>>> proc.start('bob')
ProcessStarted(Process(u'Publication'))
Transition(None, Activity(u'Publication.start'))
ActivityStarted(Activity(u'Publication.start'))
ActivityFinished(Activity(u'Publication.start'))
Author `bob` selected
Transition(Activity(u'Publication.start'),
Activity(u'Publication.prepare'))
ActivityStarted(Activity(u'Publication.prepare'))
WorkItemStarting(u'prepare')
WorkItemStarted(u'prepare')

>>> item = authors['bob'].work_list.pop()
>>> item.finish("I give my pledge, as an American\n"
... "to save, and faithfully to defend from waste\n"
... "the natural resources of my Country.")
WorkItemFinished(u'prepare')
ActivityFinished(Activity(u'Publication.prepare'))
Transition(Activity(u'Publication.prepare'),
Activity(u'Publication.tech1'))
ActivityStarted(Activity(u'Publication.tech1'))
WorkItemStarting(u'tech_review')
WorkItemStarted(u'tech_review')
Transition(Activity(u'Publication.prepare'),
Activity(u'Publication.tech2'))
ActivityStarted(Activity(u'Publication.tech2'))
WorkItemStarting(u'tech_review')
WorkItemStarted(u'tech_review')

>>> item = tech1.work_list.pop()
>>> print item.getDoc()
I give my pledge, as an American
to save, and faithfully to defend from waste
the natural resources of my Country.

>>> item.finish(True, ['Change "American" to "human"'])
WorkItemFinished(u'tech_review')
ActivityFinished(Activity(u'Publication.tech1'))
Transition(Activity(u'Publication.tech1'),
Activity(u'Publication.review'))

>>> item = tech2.work_list.pop()
>>> item.finish(True, ['Change "Country" to "planet"'])
WorkItemFinished(u'tech_review')
ActivityFinished(Activity(u'Publication.tech2'))
Transition(Activity(u'Publication.tech2'),
Activity(u'Publication.review'))
ActivityStarted(Activity(u'Publication.review'))
WorkItemStarting(u'ed_review')
WorkItemFinished(u'ed_review')
ActivityFinished(Activity(u'Publication.review'))
Author `bob` selected
Transition(Activity(u'Publication.review'),
Activity(u'Publication.prepare'))
ActivityStarted(Activity(u'Publication.prepare'))
WorkItemStarting(u'prepare')
WorkItemStarted(u'prepare')
WorkItemStarted(u'ed_review')

>>> item = authors['bob'].work_list.pop()
>>> item.summary()
Previous draft:
I give my pledge, as an American
to save, and faithfully to defend from waste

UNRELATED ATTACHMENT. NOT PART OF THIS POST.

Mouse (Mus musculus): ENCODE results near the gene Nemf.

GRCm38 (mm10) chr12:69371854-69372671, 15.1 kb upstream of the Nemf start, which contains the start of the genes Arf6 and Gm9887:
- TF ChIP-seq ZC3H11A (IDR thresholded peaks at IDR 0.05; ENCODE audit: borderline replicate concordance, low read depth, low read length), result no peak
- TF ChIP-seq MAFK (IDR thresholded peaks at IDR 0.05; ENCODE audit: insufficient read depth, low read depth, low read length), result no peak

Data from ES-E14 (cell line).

the natural resources of my Country.
Changes we need to make:
Change "American" to "human"
Change "Country" to "planet"

>>> item.finish("I give my pledge, as an human\n"
... "to save, and faithfully to defend from waste\n"
... "the natural resources of my planet.")
WorkItemFinished(u'prepare')
ActivityFinished(Activity(u'Publication.prepare'))
Transition(Activity(u'Publication.prepare'),
Activity(u'Publication.tech1'))
ActivityStarted(Activity(u'Publication.tech1'))
WorkItemStarting(u'tech_review')
WorkItemStarted(u'tech_review')
Transition(Activity(u'Publication.prepare'),
Activity(u'Publication.tech2'))
ActivityStarted(Activity(u'Publication.tech2'))
WorkItemStarting(u'tech_review')
WorkItemStarted(u'tech_review')

>>> item = tech1.work_list.pop()
>>> item.finish(True, [])
WorkItemFinished(u'tech_review')
ActivityFinished(Activity(u'Publication.tech1'))
Transition(Activity(u'Publication.tech1'),
Activity(u'Publication.review'))

>>> item = tech2.work_list.pop()
>>> item.finish(True, [])
WorkItemFinished(u'tech_review')
ActivityFinished(Activity(u'Publication.tech2'))
Transition(Activity(u'Publication.tech2'),
Activity(u'Publication.review'))
ActivityStarted(Activity(u'Publication.review'))
WorkItemStarting(u'ed_review')
WorkItemStarted(u'ed_review')

>>> item = reviewer.work_list.pop()
>>> print item.getDoc()
I give my pledge, as an human
to save, and faithfully to defend from waste
the natural resources of my planet.

>>> item.finish(['change "an" to "a"'])
WorkItemFinished(u'ed_review')
ActivityFinished(Activity(u'Publication.review'))
Author `bob` selected
Transition(Activity(u'Publication.review'),
Activity(u'Publication.final'))
ActivityStarted(Activity(u'Publication.final'))
WorkItemStarting(u'final')
WorkItemStarted(u'final')

>>> item = authors['bob'].work_list.pop()
>>> item.summary()
Previous draft:
I give my pledge, as an human
to save, and faithfully to defend from waste
the natural resources of my planet.
Changes we need to make:
change "an" to "a"

>>> item.finish("I give my pledge, as a human\n"
... "to save, and faithfully to defend from waste\n"
... "the natural resources of my planet.")
WorkItemFinished(u'final')
ActivityFinished(Activity(u'Publication.final'))
Transition(Activity(u'Publication.final'),
Activity(u'Publication.rfinal'))
ActivityStarted(Activity(u'Publication.rfinal'))
WorkItemStarting(u'rfinal')
WorkItemStarted(u'rfinal')

>>> item = reviewer.work_list.pop()